These States Are Voting On Weed In The Midterms, So If It Passes You Can Puff

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As October quickly comes to a close and November makes its grand entrance, we've officially landed in election month. On Tuesday, Nov. 6, people from all across the nation will be heading to their polling places to make their voices heard. While issues like LGBTQ+ rights to reproductive rights will be appearing on a number of ballots, these four states have marijuana ballot initiatives in the 2018 midterms. It looks like some people are pushing to go green.

Come Nov. 6, voters in Michigan, Missouri, North Dakota, and Utah will cast votes to decide whether their state will make legal cannabis a reality for residents. North Dakota and Michigan will vote on whether to legalize recreational marijuana for residents 21 and older, while Missouri and Utah will focus on legalizing the use of medical marijuana. To boot, North Dakota's measure would create a system for automatic expungement of criminal convictions for possession of weed, meaning this measure would have implications beyond your local head shop.

Over the past few years, legalizing marijuana has become a social issue that a number of people have pushed for, and a handful of states have actually passed. As of 2018, nine states, including Colorado, Washington, California, and Oregon have made recreational marijuana legal for residents 21 and over, while 30 states have legalized medical marijuana. So, whether Michigan, Missouri, North Dakota, and Utah will join those states in this historic decision is still up in the air, but there's some clearly perks that could come with legalizing weed.

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According to an October report from Business Insider, legal cannabis industry sales have completely skyrocketed since 2017, bringing in an impressive $9.7 billion in North America alone. Plus, the market could reach up to $24.5 billion in sales as early as 2021, especially now that more states are legalizing the substance both recreationally and medicinally. According to a 2017 Gallup Poll, 64 percent of Americans support legalizing marijuana, and it's a reasonably bipartisan issue. An October 2018 report from the Pew Research Center found that 51 percent of Republican voters support legalization.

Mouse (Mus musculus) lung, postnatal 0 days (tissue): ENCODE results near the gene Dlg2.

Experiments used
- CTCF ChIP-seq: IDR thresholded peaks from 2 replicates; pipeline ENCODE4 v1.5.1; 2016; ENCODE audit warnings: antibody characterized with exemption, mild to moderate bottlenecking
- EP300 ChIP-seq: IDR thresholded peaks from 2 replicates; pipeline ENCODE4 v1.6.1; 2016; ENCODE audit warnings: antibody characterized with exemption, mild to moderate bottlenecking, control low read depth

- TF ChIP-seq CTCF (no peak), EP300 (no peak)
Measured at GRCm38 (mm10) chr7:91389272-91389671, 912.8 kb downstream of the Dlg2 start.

As legal marijuana becomes more popular among voters, it's not surprising that more government officials are speaking out in favor of legalization. In April, VICE reached out to senators in each state to hear their thoughts on decriminalizing marijuana, and Michigan Senators Debbie Stabenow and Gary Peters, both Democrats, agreed that residents should be allowed to decide whether recreational cannabis should be legal. Stabenow's spokesperson told VICE,

It’s time to decriminalize medical and recreational marijuana. It’s also important to move forward thoughtfully and work closely with law enforcement, public health officials, business leaders and communities to ensure we get this right and avoid unintended consequences.
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Although many may support legalizing cannabis, there's a few issues that need to be addressed before everyone... lights up, so to say. Currently, a majority of marijuana related arrests involve individuals who only contained a small amount of pot on their person. In addition, African Americans are nearly four times more likely to be arrested for marijuana possession as opposed to whites, according to the American Civil Liberties Union (ACLU), but in territories such as Iowa, Washington, D.C., Minnesota, and Illinois, it jumps to nearly nine times more likely. As marijuana legalization becomes more common across the United States, some states are actually letting people reduce convictions for past marijuana related crimes. Colorado, Maryland, New Hampshire and Oregon are a few states in particular who are making it easier for those convicted of marijuana related crimes to have records sealed or expunged, similarly to the provision on the North Dakota ballot.

While legalizing marijuana may feel like a less urgent matter to address, this decision could lead to huge change in these states. No matter where you stand on the issue, make sure your voice is heard.